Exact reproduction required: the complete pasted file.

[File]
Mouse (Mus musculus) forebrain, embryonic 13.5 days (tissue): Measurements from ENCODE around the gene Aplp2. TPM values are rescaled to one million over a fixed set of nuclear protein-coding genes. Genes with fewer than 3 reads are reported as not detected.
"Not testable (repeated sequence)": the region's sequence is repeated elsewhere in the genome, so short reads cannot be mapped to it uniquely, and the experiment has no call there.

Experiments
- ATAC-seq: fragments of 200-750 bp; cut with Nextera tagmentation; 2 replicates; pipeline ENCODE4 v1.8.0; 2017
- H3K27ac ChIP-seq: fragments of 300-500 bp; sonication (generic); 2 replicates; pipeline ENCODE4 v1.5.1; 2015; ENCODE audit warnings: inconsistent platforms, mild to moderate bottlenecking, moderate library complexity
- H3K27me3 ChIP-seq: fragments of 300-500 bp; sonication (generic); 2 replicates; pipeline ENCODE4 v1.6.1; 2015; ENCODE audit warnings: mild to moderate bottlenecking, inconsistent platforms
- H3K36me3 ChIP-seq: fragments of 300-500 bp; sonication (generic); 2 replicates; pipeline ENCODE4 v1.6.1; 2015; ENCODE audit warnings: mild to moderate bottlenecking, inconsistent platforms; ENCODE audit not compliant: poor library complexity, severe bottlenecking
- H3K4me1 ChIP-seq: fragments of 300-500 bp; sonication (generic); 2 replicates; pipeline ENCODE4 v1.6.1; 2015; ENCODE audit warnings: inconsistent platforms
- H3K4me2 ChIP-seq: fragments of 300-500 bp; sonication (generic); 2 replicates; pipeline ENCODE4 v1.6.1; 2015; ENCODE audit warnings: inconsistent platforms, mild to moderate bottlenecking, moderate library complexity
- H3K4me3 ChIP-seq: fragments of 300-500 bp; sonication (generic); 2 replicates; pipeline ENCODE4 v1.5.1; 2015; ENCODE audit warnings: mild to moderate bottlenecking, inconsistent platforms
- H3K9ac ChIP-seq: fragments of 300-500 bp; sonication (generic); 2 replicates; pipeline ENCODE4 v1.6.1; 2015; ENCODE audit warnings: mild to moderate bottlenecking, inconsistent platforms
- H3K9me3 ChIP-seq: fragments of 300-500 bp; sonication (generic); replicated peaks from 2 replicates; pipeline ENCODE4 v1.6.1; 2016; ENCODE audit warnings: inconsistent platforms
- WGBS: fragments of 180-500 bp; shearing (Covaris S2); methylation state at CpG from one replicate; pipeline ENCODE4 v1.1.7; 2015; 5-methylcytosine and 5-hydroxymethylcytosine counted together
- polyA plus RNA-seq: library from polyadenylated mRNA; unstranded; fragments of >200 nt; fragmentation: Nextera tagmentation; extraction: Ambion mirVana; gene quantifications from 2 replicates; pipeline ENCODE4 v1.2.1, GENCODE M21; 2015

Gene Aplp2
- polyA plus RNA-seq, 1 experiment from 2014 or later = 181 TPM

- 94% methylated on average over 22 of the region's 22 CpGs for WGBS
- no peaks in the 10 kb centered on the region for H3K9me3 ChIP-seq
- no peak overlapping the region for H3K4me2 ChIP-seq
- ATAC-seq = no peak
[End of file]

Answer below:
Mouse (Mus musculus) forebrain, embryonic 13.5 days (tissue): Measurements from ENCODE around the gene Aplp2. TPM values are rescaled to one million over a fixed set of nuclear protein-coding genes. Genes with fewer than 3 reads are reported as not detected.
"Not testable (repeated sequence)": the region's sequence is repeated elsewhere in the genome, so short reads cannot be mapped to it uniquely, and the experiment has no call there.

Experiments
- ATAC-seq: fragments of 200-750 bp; cut with Nextera tagmentation; 2 replicates; pipeline ENCODE4 v1.8.0; 2017
- H3K27ac ChIP-seq: fragments of 300-500 bp; sonication (generic); 2 replicates; pipeline ENCODE4 v1.5.1; 2015; ENCODE audit warnings: inconsistent platforms, mild to moderate bottlenecking, moderate library complexity
- H3K27me3 ChIP-seq: fragments of 300-500 bp; sonication (generic); 2 replicates; pipeline ENCODE4 v1.6.1; 2015; ENCODE audit warnings: mild to moderate bottlenecking, inconsistent platforms
- H3K36me3 ChIP-seq: fragments of 300-500 bp; sonication (generic); 2 replicates; pipeline ENCODE4 v1.6.1; 2015; ENCODE audit warnings: mild to moderate bottlenecking, inconsistent platforms; ENCODE audit not compliant: poor library complexity, severe bottlenecking
- H3K4me1 ChIP-seq: fragments of 300-500 bp; sonication (generic); 2 replicates; pipeline ENCODE4 v1.6.1; 2015; ENCODE audit warnings: inconsistent platforms
- H3K4me2 ChIP-seq: fragments of 300-500 bp; sonication (generic); 2 replicates; pipeline ENCODE4 v1.6.1; 2015; ENCODE audit warnings: inconsistent platforms, mild to moderate bottlenecking, moderate library complexity
- H3K4me3 ChIP-seq: fragments of 300-500 bp; sonication (generic); 2 replicates; pipeline ENCODE4 v1.5.1; 2015; ENCODE audit warnings: mild to moderate bottlenecking, inconsistent platforms
- H3K9ac ChIP-seq: fragments of 300-500 bp; sonication (generic); 2 replicates; pipeline ENCODE4 v1.6.1; 2015; ENCODE audit warnings: mild to moderate bottlenecking, inconsistent platforms
- H3K9me3 ChIP-seq: fragments of 300-500 bp; sonication (generic); replicated peaks from 2 replicates; pipeline ENCODE4 v1.6.1; 2016; ENCODE audit warnings: inconsistent platforms
- WGBS: fragments of 180-500 bp; shearing (Covaris S2); methylation state at CpG from one replicate; pipeline ENCODE4 v1.1.7; 2015; 5-methylcytosine and 5-hydroxymethylcytosine counted together
- polyA plus RNA-seq: library from polyadenylated mRNA; unstranded; fragments of >200 nt; fragmentation: Nextera tagmentation; extraction: Ambion mirVana; gene quantifications from 2 replicates; pipeline ENCODE4 v1.2.1, GENCODE M21; 2015

Gene Aplp2
- polyA plus RNA-seq, 1 experiment from 2014 or later = 181 TPM

- 94% methylated on average over 22 of the region's 22 CpGs for WGBS
- no peaks in the 10 kb centered on the region for H3K9me3 ChIP-seq
- no peak overlapping the region for H3K4me2 ChIP-seq
- ATAC-seq = no peak